• Location: Piuma Road, near Malibu Creek State Park.  From Pacific Coast Highway, take Malibu Canyon Road north for 4.6 miles.  Turn right on Piuma.  In 1.2 miles, at a hairpin turn in the road, look for a small dirt turnout on the left (next to a driveway at the address 25575 Piuma Road.)  Park here to access the Backbone Trail.  From Highway 101, drive south on Las Virgenes for five miles and turn left on Piuma.
    • Agency:  National Park Service
    • Distance: 6.8 miles
    • Elevation gain:  1,400 feet
    • Difficulty Rating: PG-13 (Elevation gain, distance)
    • Suggested time:  3.5 hours
    • Best season: October – June
    • USGS topo maps: Malibu Beach
    • Recommended gear: hiking poles
    • Recommended guidebook: Afoot & Afield Los Angeles County
    • More information: here; Everytrail report here
    • Rating: 7

This lightly-traveled section of the Backbone Trail features a lot of the types of scenery that draws people to the Santa Monica Mountains: panoramic views, interesting geology, quiet and shaded canyons and more. This part of the trail alone is quite a good workout, but if you really want to challenge yourself, you can continue on to Saddle Peak.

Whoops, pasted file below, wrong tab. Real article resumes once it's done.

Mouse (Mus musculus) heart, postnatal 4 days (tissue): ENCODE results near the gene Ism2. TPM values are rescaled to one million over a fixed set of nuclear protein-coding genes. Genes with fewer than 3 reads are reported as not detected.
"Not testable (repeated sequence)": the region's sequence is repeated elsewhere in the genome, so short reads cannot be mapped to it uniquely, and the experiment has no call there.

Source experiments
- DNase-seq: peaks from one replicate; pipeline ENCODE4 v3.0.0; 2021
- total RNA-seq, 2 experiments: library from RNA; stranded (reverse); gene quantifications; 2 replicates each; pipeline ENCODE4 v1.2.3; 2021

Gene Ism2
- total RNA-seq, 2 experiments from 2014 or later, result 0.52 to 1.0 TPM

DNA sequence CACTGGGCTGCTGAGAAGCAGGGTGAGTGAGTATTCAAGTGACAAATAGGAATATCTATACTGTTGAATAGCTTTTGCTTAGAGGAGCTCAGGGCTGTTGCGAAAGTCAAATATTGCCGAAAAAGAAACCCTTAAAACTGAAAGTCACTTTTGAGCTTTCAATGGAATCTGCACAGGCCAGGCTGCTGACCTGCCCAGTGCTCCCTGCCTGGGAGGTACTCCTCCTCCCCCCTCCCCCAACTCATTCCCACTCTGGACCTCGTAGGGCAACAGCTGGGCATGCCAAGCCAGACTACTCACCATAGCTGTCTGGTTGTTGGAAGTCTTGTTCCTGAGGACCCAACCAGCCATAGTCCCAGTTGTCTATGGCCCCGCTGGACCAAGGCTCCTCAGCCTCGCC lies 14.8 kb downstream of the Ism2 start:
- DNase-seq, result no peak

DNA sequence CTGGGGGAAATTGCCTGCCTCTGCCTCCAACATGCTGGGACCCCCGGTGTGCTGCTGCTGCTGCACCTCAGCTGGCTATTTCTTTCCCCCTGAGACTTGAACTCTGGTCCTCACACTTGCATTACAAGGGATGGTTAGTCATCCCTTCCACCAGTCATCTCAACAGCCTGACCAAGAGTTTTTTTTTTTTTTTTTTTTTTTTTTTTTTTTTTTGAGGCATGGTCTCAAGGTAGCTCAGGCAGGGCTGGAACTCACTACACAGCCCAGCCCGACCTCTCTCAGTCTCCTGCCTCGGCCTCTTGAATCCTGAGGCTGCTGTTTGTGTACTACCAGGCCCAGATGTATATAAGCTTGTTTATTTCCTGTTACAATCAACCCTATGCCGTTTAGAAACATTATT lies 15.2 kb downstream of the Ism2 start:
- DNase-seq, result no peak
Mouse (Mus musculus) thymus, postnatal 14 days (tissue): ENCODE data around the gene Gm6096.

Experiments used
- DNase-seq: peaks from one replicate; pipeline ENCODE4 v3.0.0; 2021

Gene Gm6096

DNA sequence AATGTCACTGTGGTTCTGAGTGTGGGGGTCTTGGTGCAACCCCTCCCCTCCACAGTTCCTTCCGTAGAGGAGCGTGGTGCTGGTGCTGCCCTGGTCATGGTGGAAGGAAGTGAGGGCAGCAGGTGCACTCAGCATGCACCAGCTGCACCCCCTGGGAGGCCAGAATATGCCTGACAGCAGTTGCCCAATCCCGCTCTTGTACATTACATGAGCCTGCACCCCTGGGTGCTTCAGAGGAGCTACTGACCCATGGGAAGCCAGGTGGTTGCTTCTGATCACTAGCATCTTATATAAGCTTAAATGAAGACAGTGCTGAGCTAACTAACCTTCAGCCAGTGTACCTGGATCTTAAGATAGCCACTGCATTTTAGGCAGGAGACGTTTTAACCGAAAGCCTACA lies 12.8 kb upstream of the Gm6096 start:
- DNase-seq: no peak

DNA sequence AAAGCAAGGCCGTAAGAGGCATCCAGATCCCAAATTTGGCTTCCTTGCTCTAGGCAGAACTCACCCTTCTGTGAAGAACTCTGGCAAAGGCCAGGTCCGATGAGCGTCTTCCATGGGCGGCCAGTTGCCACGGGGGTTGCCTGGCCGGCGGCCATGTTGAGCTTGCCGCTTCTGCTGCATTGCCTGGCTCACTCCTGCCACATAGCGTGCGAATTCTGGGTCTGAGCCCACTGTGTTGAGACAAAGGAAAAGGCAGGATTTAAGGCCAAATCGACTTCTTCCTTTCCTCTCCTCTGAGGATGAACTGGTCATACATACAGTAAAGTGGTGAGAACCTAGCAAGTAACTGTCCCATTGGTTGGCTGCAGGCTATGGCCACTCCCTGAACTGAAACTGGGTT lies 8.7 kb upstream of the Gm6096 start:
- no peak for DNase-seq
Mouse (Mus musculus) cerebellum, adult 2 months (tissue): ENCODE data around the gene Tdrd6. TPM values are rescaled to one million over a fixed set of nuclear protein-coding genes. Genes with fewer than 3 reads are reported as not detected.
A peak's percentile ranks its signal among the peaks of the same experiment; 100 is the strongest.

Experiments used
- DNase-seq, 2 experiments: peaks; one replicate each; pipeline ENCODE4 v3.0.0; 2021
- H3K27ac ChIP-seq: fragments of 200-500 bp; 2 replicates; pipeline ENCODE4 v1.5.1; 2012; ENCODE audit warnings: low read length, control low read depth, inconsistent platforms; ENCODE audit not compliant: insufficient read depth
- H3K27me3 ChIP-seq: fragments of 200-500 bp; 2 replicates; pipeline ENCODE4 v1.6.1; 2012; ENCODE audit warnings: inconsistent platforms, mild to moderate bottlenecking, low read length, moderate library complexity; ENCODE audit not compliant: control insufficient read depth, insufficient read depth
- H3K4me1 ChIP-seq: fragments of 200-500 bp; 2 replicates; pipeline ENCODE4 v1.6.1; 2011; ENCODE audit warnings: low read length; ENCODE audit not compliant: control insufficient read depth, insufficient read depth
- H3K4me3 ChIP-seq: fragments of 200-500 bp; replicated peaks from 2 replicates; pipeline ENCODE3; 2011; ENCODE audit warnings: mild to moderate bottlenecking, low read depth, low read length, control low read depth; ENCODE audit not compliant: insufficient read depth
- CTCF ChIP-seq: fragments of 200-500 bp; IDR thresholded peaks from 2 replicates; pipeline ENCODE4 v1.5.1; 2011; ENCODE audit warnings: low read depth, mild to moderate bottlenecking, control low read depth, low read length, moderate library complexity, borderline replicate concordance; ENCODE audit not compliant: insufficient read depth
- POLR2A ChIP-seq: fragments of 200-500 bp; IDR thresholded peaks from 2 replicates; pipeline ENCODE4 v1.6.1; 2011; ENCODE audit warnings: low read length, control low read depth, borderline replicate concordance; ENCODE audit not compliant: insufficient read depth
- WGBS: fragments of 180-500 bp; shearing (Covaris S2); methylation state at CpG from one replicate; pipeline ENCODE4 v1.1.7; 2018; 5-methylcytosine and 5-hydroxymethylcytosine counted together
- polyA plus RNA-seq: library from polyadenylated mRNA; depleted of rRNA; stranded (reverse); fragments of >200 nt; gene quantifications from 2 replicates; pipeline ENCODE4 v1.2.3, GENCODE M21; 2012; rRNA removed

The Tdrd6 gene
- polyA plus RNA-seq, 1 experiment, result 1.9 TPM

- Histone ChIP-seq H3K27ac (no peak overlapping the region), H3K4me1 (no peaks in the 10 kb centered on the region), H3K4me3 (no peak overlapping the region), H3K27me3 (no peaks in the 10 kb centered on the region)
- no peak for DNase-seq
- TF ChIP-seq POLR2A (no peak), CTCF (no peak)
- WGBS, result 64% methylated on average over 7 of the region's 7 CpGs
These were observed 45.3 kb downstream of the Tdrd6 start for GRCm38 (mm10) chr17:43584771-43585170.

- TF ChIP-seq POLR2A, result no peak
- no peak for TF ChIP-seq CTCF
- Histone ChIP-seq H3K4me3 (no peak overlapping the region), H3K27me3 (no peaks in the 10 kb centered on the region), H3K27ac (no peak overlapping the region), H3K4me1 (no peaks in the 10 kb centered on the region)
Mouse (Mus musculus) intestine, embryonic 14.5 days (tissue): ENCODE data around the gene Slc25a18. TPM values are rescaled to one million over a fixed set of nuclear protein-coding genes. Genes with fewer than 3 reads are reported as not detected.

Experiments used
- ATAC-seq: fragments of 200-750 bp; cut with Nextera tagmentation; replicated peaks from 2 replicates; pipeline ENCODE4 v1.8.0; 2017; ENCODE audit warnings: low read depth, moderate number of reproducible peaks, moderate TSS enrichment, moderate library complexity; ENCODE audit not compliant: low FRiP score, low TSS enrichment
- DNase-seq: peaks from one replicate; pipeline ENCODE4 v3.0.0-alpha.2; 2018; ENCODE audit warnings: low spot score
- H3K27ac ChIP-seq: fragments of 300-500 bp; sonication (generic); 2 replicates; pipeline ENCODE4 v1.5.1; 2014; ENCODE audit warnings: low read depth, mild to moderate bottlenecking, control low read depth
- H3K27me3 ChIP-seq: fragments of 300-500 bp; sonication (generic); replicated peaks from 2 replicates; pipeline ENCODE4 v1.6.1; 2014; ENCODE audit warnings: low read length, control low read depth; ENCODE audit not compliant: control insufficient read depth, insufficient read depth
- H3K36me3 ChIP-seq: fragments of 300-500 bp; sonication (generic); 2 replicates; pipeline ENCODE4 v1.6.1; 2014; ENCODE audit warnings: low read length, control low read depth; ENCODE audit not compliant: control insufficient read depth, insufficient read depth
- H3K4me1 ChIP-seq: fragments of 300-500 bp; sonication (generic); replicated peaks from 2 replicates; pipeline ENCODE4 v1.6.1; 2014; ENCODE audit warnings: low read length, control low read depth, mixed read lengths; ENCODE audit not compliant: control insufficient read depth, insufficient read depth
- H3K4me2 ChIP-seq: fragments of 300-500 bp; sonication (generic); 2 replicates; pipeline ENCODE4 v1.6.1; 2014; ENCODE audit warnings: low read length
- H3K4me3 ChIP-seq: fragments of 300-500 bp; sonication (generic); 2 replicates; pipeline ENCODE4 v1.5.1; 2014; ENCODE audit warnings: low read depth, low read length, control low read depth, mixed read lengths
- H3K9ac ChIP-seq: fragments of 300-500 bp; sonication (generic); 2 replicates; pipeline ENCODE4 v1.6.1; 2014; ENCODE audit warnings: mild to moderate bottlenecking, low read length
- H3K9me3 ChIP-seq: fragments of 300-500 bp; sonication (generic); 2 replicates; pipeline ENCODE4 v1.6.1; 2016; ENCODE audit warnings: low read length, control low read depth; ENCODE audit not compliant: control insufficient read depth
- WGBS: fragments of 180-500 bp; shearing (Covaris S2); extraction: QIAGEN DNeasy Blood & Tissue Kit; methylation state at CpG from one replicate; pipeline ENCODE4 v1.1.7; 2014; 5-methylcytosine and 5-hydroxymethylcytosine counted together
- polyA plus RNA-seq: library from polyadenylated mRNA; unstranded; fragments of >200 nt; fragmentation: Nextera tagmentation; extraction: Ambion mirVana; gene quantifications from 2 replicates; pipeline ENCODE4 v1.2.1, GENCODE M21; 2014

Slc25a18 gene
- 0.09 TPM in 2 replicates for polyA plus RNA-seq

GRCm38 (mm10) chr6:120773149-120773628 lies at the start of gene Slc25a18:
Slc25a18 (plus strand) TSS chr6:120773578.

From the small turnout on Piuma Road, head northeast on the Backbone Trail. Stay right at a junction and head downhill, soon coming to a creek that is a tributary of nearby Cold Canyon. After crossing the creek, the trail begins a fairly steep ascent, switchbacking up out of the canyon. For the most part, the terrain isn’t too tough here, but there a few places where the hiking poles will come in handy. As you climb, you’re rewarded for your efforts with nice views of the Goat Buttes of Malibu Creek State Park.

Soon the trail levels out, entering a meadow on the southwest side of Saddle Peak. Across the canyon, you get a great view of the peak’s interesting sandstone geology. After climbing some more, the trail enters another nice shaded area, covered by oaks and chaparral.

Shortly afterward, you arrive at the junction with the trail to Saddle Peak. If you want to continue onto Saddle Peak, turn right. This route, however, stays left and continues 0.3 miles to Stunt Road. During this last stretch, you get nice views of nearby Calabasas Peak. Stunt Road itself might seem a little anti-climatic as a destination, but on this hike, the variety of scenery and the relative isolation makes the journey itself the real reward.